Crude Oil Prices Rise after Falling for Two Consecutive Weeks



Crude oil prices

Crude oil prices rose after falling for two consecutive weeks during the week ended October 30, 2015. WTI (West Texas Intermediate) crude oil prices closed at $46.59 per MMBtu (British thermal units in millions) on October 30 compared to the October 23 close of $43.65 per barrel. This implies an increase of $2.94 per MMBtu during the week. Brent crude prices rose $1.58 per barrel during the week to $47.62 per barrel on October 30.

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Why are crude oil prices important for coal producers?

Although coal and crude oil don’t directly compete with each other as fuels, it’s important for coal investors to track crude oil prices. Coal producers (KOL) such as Alliance Resource Partners (ARLP), Arch Coal (ACI), Peabody Energy (BTU), and Cloud Peak Energy (CLD) are affected in various ways by crude oil prices.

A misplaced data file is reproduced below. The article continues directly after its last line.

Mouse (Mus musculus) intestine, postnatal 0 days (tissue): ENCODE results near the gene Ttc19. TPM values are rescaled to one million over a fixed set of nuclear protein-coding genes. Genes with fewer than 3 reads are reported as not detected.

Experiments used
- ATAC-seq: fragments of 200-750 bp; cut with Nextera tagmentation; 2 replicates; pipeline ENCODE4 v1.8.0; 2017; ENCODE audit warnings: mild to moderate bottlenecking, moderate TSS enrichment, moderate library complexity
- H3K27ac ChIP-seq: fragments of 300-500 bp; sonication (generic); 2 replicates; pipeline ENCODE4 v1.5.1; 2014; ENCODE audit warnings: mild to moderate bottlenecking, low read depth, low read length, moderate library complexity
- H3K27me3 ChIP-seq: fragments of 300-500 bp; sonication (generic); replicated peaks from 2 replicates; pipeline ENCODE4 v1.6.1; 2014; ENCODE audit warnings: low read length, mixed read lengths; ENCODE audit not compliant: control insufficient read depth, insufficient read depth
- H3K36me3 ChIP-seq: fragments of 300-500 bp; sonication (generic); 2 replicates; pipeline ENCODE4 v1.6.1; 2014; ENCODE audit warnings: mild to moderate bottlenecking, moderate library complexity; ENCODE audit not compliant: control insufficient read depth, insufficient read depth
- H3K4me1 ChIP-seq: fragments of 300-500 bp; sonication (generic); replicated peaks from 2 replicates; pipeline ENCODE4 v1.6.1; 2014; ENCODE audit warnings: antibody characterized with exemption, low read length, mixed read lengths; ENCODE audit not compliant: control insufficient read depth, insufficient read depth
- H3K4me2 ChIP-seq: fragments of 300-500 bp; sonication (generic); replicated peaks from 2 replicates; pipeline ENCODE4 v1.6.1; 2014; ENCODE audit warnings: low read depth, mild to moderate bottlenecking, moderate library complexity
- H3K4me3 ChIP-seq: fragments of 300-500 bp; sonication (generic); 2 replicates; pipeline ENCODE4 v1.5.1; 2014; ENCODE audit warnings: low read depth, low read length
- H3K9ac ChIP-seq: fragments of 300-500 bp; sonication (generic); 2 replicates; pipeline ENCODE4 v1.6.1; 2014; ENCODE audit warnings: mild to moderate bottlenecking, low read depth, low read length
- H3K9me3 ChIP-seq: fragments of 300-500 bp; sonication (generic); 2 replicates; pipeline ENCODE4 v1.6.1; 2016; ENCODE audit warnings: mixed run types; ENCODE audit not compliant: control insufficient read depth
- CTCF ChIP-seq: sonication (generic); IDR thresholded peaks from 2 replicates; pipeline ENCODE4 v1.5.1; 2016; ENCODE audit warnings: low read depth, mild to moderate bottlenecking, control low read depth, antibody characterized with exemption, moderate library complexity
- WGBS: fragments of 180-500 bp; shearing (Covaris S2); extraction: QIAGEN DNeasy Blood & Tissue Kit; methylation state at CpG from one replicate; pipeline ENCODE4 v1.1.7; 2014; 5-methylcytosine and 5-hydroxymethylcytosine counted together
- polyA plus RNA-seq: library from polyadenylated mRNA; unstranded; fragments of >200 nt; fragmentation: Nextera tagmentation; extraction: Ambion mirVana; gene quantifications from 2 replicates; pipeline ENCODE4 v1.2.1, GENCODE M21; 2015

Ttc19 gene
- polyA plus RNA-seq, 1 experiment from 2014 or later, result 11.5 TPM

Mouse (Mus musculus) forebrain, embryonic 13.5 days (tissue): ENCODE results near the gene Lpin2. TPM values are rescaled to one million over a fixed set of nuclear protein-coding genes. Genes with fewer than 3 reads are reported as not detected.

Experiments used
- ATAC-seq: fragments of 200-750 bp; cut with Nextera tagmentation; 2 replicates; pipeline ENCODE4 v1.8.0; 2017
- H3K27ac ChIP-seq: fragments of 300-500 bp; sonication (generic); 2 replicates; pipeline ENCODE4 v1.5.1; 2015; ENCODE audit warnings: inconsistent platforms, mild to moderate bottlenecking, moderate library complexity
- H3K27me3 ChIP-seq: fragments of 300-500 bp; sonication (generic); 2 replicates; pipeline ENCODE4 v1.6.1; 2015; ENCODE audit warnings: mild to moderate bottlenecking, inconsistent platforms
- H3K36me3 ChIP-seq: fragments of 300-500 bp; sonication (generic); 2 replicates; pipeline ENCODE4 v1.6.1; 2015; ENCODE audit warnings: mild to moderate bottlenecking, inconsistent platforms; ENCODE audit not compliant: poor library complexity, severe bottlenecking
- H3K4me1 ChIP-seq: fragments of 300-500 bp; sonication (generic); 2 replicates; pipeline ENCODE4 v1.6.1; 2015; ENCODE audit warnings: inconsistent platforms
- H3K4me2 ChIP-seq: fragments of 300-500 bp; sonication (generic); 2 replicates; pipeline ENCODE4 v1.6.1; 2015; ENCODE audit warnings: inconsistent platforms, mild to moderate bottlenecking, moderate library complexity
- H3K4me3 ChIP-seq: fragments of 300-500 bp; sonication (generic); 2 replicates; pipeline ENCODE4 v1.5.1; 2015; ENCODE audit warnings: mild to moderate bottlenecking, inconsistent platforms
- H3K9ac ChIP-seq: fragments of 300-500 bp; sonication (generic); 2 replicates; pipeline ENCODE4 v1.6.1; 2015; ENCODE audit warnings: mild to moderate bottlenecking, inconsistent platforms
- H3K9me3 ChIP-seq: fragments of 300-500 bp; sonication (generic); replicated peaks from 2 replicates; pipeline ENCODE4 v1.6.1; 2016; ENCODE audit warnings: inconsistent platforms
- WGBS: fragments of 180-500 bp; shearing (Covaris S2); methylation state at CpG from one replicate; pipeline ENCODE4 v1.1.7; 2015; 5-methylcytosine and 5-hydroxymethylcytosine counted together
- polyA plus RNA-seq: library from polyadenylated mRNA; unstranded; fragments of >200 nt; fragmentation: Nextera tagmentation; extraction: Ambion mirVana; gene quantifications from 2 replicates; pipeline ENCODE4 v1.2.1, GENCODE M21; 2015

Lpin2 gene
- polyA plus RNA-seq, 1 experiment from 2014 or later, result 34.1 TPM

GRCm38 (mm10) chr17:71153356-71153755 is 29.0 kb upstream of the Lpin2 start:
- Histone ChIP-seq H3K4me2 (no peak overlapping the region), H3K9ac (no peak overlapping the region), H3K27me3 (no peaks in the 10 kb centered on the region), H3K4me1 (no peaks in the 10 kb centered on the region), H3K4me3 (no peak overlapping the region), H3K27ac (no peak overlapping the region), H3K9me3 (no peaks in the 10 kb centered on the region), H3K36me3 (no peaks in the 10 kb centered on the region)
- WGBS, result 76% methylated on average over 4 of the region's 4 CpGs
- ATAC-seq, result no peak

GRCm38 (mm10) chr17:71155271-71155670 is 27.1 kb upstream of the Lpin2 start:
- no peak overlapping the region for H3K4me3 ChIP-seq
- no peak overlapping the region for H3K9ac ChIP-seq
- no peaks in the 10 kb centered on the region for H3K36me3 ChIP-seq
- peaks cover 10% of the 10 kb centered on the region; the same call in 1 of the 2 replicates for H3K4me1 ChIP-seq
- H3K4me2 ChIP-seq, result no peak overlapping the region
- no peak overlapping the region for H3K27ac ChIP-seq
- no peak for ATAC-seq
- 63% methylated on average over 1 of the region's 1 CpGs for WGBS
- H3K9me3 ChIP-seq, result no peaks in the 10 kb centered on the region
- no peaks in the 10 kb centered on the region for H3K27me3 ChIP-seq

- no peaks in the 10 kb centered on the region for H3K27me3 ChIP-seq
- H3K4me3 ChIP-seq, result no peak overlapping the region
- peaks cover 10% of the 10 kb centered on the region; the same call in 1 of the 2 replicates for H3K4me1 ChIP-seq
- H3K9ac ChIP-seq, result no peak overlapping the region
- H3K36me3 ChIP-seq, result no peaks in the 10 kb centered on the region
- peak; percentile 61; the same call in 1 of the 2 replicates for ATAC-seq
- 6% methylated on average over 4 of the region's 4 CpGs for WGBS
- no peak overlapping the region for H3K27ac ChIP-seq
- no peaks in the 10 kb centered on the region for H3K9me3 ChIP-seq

Oil prices are a mixed driver for the coal industry (KOL) in the United States. On the one hand, energy stocks, including coal stocks, generally follow crude oil prices. A fall in crude oil prices during 2H14 led to a sell-off of energy stocks, including solar and coal stocks.

On the other hand, a rise in crude oil prices results in a rise in fuel costs for coal producers. A rise in oil prices may encourage US crude oil producers to increase production, putting pressure on rail infrastructure available to transport coal.

For most utilities (XLU), the impact of oil prices isn’t significant. Oil isn’t a major fuel that powers electricity generation throughout the United States. Crude oil-fired capacities account for 11% of NRG Energy’s (NRG) total generation capacity.


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